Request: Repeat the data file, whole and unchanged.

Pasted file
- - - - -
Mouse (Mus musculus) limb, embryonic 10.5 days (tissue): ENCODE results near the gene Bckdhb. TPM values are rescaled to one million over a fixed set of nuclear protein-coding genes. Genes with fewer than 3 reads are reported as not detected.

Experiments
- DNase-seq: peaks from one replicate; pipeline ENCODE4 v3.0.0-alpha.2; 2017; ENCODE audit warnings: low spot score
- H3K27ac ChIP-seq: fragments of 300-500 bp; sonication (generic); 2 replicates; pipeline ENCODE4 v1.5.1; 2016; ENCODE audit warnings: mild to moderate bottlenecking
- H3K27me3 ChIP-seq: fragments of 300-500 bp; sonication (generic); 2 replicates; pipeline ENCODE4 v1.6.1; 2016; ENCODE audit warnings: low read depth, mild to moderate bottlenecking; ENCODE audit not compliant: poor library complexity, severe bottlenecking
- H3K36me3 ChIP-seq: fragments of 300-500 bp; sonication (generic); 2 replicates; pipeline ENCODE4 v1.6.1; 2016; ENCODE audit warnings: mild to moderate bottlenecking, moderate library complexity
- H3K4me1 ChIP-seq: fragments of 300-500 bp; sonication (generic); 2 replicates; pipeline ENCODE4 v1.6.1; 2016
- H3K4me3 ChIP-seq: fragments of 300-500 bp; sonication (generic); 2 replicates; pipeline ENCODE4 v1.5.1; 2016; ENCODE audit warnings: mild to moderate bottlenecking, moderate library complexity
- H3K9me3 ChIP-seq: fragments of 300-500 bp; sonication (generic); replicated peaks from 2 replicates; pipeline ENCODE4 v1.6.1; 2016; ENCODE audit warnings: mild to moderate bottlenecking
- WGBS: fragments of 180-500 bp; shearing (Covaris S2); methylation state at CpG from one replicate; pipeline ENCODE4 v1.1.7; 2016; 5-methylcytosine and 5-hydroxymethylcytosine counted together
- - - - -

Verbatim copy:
Mouse (Mus musculus) limb, embryonic 10.5 days (tissue): ENCODE results near the gene Bckdhb. TPM values are rescaled to one million over a fixed set of nuclear protein-coding genes. Genes with fewer than 3 reads are reported as not detected.

Experiments
- DNase-seq: peaks from one replicate; pipeline ENCODE4 v3.0.0-alpha.2; 2017; ENCODE audit warnings: low spot score
- H3K27ac ChIP-seq: fragments of 300-500 bp; sonication (generic); 2 replicates; pipeline ENCODE4 v1.5.1; 2016; ENCODE audit warnings: mild to moderate bottlenecking
- H3K27me3 ChIP-seq: fragments of 300-500 bp; sonication (generic); 2 replicates; pipeline ENCODE4 v1.6.1; 2016; ENCODE audit warnings: low read depth, mild to moderate bottlenecking; ENCODE audit not compliant: poor library complexity, severe bottlenecking
- H3K36me3 ChIP-seq: fragments of 300-500 bp; sonication (generic); 2 replicates; pipeline ENCODE4 v1.6.1; 2016; ENCODE audit warnings: mild to moderate bottlenecking, moderate library complexity
- H3K4me1 ChIP-seq: fragments of 300-500 bp; sonication (generic); 2 replicates; pipeline ENCODE4 v1.6.1; 2016
- H3K4me3 ChIP-seq: fragments of 300-500 bp; sonication (generic); 2 replicates; pipeline ENCODE4 v1.5.1; 2016; ENCODE audit warnings: mild to moderate bottlenecking, moderate library complexity
- H3K9me3 ChIP-seq: fragments of 300-500 bp; sonication (generic); replicated peaks from 2 replicates; pipeline ENCODE4 v1.6.1; 2016; ENCODE audit warnings: mild to moderate bottlenecking
- WGBS: fragments of 180-500 bp; shearing (Covaris S2); methylation state at CpG from one replicate; pipeline ENCODE4 v1.1.7; 2016; 5-methylcytosine and 5-hydroxymethylcytosine counted together